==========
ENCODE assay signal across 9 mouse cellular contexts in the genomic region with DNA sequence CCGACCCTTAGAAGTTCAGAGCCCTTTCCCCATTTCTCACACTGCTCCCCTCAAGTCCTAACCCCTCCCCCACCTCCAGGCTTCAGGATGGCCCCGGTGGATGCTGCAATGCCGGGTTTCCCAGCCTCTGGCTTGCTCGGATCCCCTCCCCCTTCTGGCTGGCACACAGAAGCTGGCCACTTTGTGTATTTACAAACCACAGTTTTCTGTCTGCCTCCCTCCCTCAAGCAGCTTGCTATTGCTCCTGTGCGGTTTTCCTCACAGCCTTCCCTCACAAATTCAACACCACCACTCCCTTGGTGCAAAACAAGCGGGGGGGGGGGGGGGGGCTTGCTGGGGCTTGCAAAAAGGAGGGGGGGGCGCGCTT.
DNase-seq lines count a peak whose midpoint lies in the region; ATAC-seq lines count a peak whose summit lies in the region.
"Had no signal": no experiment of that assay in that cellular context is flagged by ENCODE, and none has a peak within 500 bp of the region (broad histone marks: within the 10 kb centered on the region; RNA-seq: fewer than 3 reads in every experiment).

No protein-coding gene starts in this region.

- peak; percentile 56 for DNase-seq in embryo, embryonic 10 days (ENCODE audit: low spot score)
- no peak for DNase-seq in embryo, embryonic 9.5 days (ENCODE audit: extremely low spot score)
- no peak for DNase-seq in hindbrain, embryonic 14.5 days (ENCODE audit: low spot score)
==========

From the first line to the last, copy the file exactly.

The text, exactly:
ENCODE assay signal across 9 mouse cellular contexts in the genomic region with DNA sequence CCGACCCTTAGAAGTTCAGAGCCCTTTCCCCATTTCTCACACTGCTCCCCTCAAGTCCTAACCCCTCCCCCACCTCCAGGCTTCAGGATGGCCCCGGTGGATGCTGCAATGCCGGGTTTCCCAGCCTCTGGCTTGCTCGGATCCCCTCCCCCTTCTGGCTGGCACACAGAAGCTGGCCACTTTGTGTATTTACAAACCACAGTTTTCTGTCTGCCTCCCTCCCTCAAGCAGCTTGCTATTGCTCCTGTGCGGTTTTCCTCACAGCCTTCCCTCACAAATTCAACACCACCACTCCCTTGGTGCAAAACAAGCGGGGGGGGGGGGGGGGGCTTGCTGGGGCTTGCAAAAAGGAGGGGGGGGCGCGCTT.
DNase-seq lines count a peak whose midpoint lies in the region; ATAC-seq lines count a peak whose summit lies in the region.
"Had no signal": no experiment of that assay in that cellular context is flagged by ENCODE, and none has a peak within 500 bp of the region (broad histone marks: within the 10 kb centered on the region; RNA-seq: fewer than 3 reads in every experiment).

No protein-coding gene starts in this region.

- peak; percentile 56 for DNase-seq in embryo, embryonic 10 days (ENCODE audit: low spot score)
- no peak for DNase-seq in embryo, embryonic 9.5 days (ENCODE audit: extremely low spot score)
- no peak for DNase-seq in hindbrain, embryonic 14.5 days (ENCODE audit: low spot score)